Despite this, I am confident that Diego Rubio and Shinyashiki will fill this role in 2021—an opinion that’s become increasingly unpopular among the fanbase this winter. I am not too worried about Rubio this year. While 2020 was undoubtedly not a good year for goal production for Rubio, I think with such a potent attack behind him, the Chilean will improve. His best performances in burgundy have come as a second striker, usually behind Kei Kamara, but when Kamara was traded last fall, the striker duties fell to Rubio. Rubio is a completely different forward from Kamara, though, and perhaps this is reflected when their goal-scoring stats are compared.

That being said, Rubio is immensely valuable to the Rapids, even without goals. On the defensive side of the ball, the 27-year-old is a ruthless presser who causes turnovers in threatening positions. On the attacking side, he isn’t as directly dangerous as Kamara, but I’d argue he’s a much better fit with Fraser’s system. He links up play well and creates openings for others with his movement and passing. And, when in front of goal, Rubio is unquestionably a good finisher. Plus, he is more than capable of a strike from range, as he reminded us against Real Salt Lake last year.

Rubio’s biggest downside so far in his Rapids tenure is his inconsistency. In some matches he will play brilliantly, other matches he’s invisible. Hopefully with a strong attack backing him, Rubio will become more consistent. I am confident he will, and if not, there’s always Shinyashiki. And if neither is performing, Padraig Smith did hint that a striker might potentially arrive in the summer. But regardless, I think Rubio will prove people wrong in 2021.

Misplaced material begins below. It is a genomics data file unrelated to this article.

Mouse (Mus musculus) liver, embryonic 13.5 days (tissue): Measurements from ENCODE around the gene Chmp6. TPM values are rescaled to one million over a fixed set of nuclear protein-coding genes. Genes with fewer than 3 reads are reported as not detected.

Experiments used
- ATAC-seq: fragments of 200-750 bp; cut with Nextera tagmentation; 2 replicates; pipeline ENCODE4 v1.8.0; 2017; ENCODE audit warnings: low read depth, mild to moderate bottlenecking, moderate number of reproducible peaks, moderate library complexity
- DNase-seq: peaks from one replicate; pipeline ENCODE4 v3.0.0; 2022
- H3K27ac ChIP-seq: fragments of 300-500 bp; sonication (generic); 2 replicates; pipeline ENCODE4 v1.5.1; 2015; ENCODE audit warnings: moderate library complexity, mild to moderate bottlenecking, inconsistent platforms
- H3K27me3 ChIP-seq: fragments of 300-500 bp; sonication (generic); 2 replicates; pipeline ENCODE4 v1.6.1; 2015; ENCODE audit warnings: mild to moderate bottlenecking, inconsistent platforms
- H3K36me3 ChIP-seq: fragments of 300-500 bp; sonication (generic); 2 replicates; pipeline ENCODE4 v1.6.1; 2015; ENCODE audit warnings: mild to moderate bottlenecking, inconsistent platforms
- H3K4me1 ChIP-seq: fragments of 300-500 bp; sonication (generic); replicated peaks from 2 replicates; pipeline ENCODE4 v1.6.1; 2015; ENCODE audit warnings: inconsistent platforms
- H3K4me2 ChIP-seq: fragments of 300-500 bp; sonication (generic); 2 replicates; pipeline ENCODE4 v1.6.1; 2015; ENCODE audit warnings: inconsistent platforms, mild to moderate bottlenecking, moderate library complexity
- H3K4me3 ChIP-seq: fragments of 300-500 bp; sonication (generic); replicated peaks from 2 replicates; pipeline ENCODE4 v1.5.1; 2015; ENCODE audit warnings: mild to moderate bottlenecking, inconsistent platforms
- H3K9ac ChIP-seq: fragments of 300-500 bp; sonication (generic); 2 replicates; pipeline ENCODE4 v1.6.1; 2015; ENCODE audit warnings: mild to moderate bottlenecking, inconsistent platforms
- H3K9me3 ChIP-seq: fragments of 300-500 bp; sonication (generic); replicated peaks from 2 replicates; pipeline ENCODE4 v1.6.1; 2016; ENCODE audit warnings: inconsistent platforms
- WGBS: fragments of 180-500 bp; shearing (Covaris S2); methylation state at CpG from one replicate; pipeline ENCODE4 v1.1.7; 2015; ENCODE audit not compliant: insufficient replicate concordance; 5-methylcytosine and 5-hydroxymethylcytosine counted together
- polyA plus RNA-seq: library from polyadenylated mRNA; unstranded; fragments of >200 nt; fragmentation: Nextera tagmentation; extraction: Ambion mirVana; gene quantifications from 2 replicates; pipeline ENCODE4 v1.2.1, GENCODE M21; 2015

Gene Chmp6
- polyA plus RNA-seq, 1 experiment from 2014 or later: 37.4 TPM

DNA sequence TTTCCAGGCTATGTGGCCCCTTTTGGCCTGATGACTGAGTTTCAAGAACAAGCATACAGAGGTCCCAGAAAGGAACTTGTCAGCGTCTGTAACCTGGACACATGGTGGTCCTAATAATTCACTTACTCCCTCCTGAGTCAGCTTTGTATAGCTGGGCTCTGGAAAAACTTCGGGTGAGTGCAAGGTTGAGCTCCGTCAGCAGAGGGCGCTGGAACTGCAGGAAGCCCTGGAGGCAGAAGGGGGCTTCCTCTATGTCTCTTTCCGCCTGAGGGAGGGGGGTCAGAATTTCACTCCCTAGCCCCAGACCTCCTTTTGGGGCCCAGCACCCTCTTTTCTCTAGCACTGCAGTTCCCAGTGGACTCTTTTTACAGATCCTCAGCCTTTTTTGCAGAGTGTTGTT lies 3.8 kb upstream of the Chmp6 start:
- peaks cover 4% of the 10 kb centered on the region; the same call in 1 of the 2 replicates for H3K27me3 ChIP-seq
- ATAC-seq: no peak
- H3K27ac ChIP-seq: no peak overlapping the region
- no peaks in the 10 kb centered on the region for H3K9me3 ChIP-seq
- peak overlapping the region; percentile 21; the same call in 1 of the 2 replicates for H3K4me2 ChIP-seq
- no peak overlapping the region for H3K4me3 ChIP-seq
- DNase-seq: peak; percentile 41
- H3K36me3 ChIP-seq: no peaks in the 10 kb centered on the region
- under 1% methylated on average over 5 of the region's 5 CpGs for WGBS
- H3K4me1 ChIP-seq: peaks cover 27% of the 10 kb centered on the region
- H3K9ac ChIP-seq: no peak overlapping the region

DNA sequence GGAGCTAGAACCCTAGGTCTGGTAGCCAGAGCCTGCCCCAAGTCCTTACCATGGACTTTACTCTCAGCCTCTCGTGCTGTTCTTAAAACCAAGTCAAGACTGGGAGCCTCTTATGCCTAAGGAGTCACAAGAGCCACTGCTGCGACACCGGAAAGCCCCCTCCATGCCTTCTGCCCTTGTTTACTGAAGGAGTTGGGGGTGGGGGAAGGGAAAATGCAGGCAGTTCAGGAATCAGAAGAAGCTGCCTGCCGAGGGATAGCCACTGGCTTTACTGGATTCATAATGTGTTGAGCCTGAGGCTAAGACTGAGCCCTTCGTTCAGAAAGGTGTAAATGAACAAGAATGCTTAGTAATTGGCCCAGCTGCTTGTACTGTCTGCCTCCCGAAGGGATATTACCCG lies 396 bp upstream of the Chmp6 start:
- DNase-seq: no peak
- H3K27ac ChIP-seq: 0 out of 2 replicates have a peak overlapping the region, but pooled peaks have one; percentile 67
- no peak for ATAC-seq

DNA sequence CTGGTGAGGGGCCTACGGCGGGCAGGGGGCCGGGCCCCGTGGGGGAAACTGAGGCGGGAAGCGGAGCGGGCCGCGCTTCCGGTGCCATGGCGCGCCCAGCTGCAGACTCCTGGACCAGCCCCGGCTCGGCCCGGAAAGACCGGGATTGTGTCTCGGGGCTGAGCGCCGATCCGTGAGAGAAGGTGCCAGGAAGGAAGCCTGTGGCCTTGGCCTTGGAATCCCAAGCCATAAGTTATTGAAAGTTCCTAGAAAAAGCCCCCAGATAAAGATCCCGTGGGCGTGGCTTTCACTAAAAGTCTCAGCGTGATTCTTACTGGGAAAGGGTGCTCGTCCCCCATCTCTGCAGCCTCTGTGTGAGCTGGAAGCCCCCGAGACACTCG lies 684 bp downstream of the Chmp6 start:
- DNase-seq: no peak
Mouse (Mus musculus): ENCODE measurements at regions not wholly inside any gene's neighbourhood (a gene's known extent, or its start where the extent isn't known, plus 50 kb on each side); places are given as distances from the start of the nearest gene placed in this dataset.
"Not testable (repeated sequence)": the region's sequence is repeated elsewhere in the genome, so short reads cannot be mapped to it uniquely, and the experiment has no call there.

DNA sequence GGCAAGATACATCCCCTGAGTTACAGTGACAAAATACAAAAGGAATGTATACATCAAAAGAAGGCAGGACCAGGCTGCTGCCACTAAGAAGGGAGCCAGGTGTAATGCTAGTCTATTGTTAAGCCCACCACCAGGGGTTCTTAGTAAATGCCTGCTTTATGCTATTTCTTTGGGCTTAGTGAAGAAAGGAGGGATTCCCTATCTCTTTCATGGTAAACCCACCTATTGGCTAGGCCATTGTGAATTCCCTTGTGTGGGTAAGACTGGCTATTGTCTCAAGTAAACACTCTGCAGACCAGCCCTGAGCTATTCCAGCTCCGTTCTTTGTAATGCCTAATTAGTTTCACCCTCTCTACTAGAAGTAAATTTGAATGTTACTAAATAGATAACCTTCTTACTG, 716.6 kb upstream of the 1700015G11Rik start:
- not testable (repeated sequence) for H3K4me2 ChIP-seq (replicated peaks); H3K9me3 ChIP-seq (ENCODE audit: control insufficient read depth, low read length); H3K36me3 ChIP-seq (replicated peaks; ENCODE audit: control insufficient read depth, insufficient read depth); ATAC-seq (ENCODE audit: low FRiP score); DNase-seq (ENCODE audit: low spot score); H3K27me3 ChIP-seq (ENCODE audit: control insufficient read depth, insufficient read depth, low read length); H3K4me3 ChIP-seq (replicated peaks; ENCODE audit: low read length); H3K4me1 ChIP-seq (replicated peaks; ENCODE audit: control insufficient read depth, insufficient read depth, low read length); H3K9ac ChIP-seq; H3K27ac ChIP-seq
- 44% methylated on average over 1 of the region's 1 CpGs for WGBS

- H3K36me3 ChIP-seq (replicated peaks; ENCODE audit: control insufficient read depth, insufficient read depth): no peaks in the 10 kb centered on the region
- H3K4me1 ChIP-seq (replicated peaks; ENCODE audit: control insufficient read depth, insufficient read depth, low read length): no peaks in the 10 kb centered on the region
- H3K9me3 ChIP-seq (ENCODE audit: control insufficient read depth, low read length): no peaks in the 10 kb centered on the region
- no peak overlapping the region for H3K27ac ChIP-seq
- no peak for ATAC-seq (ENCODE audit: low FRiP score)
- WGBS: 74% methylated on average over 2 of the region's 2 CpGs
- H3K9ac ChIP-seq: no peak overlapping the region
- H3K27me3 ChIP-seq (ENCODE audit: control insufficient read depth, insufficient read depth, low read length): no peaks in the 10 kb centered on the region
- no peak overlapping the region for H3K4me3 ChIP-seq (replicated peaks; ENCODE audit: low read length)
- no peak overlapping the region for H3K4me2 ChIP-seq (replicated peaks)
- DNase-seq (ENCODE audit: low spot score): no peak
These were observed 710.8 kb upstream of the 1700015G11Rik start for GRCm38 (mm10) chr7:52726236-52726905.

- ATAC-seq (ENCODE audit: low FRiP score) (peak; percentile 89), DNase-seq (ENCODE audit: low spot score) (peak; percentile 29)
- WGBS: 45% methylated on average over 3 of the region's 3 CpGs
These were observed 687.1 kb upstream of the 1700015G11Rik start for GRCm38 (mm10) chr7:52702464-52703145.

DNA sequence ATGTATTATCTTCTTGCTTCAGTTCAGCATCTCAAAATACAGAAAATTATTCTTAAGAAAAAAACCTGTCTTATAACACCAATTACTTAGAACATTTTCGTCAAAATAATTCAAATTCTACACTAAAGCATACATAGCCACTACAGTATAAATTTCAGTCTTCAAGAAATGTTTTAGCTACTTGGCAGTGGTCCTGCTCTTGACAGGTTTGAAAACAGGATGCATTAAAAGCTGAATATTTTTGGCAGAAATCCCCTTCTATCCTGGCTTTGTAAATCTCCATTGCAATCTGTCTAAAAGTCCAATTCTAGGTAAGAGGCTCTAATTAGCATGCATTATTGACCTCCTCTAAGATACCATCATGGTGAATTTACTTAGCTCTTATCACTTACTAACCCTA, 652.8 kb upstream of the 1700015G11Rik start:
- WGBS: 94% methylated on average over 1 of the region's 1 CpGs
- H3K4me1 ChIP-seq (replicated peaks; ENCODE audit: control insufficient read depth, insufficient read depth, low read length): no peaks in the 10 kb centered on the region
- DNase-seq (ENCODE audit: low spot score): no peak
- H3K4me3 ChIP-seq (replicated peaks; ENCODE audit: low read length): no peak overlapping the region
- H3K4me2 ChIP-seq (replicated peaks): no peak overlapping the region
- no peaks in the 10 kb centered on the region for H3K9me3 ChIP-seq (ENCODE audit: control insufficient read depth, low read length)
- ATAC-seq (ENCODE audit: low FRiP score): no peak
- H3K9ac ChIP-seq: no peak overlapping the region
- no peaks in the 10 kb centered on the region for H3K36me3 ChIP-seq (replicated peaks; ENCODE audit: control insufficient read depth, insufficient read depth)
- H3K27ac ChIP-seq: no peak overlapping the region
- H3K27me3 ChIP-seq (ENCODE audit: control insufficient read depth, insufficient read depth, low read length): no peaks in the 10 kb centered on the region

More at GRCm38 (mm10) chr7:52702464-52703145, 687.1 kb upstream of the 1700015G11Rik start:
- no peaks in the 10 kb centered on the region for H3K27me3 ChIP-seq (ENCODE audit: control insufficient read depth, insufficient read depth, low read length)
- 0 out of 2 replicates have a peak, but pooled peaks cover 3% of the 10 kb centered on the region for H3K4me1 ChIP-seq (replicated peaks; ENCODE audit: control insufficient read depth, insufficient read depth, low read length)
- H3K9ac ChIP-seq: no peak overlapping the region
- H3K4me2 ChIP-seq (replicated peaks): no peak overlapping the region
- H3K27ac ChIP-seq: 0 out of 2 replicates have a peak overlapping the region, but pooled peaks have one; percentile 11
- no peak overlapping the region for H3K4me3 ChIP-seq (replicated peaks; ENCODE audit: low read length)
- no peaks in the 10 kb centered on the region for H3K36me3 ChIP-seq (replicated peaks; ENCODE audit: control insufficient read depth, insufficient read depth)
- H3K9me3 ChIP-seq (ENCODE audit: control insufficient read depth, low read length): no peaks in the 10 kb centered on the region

The Rapids Way

So, where does that leave the club coming into the new season? In my opinion, they’re in a very strong place for both the short-term and long-term. I expect the Rapids to return to the playoffs and to continue to return for the foreseeable future, finally becoming that “perennial playoff team” Padraig Smith and Wayne Brant promised fans in the now-infamous Rapids Way.

Unfortunately, all of that could be in jeopardy. For those who don’t closely follow the league, a potential lock-out is looming large. I wrote more in detail about that here, but essentially the Collective Bargaining Agreement between the league and the players itself could be terminated, thus introducing a lockout if no deal is reached by midnight on Friday, February 5. ESPN reported that the parties are “far apart,” and a lockout is looming. MLS training camps were scheduled to open on February 22, with the season starting on April 3, but all of that is in the air as the MLS and MLSPA continue to negotiate.

On a more positive note, we all hope an agreement will be reached soon and we will see an exciting Rapids team kick off in 2021 … perhaps we’ll even be able to cheer on the Burgundy Boys in person at Dick’s Sporting Goods Park.